Saqta de gallina - a traditional Puno dish

Our other entree was lomo saltado, a standard Peruvian dish. It’s stir fried beef with onions, tomatoes, and peppers, served with french fries and rice. The beef was a little salty but it was tender and flavorful. The french fries were pretty good as well, I just wish they had given us more because there were only about a dozen fries altogether. I do love my french fries!

Lomo saltado

On our second night eating at Alma, Josh got a yellow potato cream soup to start. Peruvian potatoes are a bit more starchy than the ones we’re used to, but the soup was rich and creamy with lots of potato flavor. There was a chili oil on top but it wasn’t spicy, and once it was stirred into the soup we didn’t notice it at all.

Yellow potato cream soup

For my entree, I selected the alpaca steak frites because I loved the alpaca we had at Zig Zag, and I love french fries, of course. Unfortunately, the menu did not say that the alpaca would be crusted in cumin seeds. The pieces of meat were absolutely covered, and while I like the flavor of cumin, crunching into whole seeds with every bite was really not pleasant. I tried to scrape of the seeds as best as I could but it kind of ruined the dish for me. The alpaca was also a bit tough and chewy, and I was disappointed with the dish overall. To add insult to injury, the portion of fries was once again pretty paltry.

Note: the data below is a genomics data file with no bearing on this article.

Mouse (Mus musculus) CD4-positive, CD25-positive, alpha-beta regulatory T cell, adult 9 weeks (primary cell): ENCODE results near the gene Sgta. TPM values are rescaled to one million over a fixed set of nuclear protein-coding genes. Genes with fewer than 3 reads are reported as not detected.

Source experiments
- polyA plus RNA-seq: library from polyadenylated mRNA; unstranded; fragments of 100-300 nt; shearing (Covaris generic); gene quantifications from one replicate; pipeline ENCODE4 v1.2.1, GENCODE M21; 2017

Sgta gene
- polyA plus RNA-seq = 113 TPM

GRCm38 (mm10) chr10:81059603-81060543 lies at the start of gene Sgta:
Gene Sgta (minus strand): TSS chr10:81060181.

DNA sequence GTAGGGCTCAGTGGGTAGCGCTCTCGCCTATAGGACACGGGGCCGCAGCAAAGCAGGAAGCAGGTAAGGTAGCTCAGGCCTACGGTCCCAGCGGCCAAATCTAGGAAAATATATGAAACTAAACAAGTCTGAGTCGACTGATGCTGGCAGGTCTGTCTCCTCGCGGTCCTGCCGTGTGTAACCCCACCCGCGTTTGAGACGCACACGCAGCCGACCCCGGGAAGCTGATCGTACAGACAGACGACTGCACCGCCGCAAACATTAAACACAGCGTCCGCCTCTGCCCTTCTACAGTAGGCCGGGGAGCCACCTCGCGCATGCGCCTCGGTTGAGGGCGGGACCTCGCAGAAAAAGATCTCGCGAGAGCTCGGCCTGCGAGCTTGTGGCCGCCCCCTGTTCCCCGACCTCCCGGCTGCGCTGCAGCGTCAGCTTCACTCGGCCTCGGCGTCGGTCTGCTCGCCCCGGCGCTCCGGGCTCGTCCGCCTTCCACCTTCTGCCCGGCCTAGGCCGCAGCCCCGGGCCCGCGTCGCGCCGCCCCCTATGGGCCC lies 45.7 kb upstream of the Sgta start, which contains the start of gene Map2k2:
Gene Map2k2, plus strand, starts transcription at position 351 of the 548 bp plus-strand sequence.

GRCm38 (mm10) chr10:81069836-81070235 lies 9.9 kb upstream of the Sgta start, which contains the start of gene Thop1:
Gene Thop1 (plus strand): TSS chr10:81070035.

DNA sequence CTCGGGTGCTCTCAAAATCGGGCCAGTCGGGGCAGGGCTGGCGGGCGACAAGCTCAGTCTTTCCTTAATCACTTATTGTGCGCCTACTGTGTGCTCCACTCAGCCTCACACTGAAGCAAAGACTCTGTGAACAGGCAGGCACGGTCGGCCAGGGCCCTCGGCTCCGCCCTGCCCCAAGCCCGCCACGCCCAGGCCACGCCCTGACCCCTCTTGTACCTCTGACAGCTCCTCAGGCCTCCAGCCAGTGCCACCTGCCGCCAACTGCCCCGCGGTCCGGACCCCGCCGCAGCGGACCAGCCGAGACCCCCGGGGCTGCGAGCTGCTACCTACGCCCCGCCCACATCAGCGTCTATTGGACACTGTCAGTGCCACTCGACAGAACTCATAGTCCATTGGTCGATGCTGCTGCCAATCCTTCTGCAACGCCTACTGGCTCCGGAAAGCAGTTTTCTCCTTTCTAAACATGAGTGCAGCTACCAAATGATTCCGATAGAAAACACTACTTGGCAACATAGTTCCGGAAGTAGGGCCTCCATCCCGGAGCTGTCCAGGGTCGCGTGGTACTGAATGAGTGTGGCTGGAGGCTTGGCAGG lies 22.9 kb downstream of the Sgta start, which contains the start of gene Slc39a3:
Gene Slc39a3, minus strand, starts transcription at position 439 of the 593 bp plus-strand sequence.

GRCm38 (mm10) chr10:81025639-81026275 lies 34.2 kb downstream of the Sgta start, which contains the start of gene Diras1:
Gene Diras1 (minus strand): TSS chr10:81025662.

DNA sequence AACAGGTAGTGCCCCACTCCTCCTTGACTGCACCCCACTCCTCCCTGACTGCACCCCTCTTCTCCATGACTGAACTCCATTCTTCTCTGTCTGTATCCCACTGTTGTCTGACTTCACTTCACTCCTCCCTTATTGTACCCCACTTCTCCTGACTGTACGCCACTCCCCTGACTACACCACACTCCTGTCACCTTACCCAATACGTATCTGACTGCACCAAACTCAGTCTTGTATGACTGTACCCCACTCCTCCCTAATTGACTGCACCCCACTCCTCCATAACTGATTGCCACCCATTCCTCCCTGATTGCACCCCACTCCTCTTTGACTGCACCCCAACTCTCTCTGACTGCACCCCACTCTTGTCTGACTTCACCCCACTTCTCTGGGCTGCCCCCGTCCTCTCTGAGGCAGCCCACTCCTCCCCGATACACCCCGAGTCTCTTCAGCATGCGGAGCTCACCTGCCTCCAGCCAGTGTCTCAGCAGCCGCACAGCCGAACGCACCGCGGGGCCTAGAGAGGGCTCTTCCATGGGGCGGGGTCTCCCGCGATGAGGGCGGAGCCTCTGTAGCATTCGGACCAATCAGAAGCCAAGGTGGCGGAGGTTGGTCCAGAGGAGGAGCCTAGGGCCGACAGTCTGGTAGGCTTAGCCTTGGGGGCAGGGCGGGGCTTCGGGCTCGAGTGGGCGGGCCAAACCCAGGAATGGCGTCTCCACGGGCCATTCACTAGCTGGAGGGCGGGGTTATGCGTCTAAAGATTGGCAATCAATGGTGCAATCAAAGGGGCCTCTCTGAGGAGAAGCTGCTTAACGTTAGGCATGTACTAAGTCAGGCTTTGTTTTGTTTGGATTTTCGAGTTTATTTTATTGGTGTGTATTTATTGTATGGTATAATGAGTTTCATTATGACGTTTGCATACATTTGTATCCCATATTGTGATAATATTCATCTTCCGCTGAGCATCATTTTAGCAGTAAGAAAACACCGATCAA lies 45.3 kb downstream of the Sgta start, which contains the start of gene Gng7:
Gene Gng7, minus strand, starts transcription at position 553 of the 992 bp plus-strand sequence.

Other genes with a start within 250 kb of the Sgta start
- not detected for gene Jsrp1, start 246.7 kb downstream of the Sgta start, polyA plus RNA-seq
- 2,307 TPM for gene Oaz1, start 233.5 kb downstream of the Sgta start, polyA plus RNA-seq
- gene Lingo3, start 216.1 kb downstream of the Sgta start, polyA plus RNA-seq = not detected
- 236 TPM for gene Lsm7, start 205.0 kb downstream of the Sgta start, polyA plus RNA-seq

Alpaca steak frites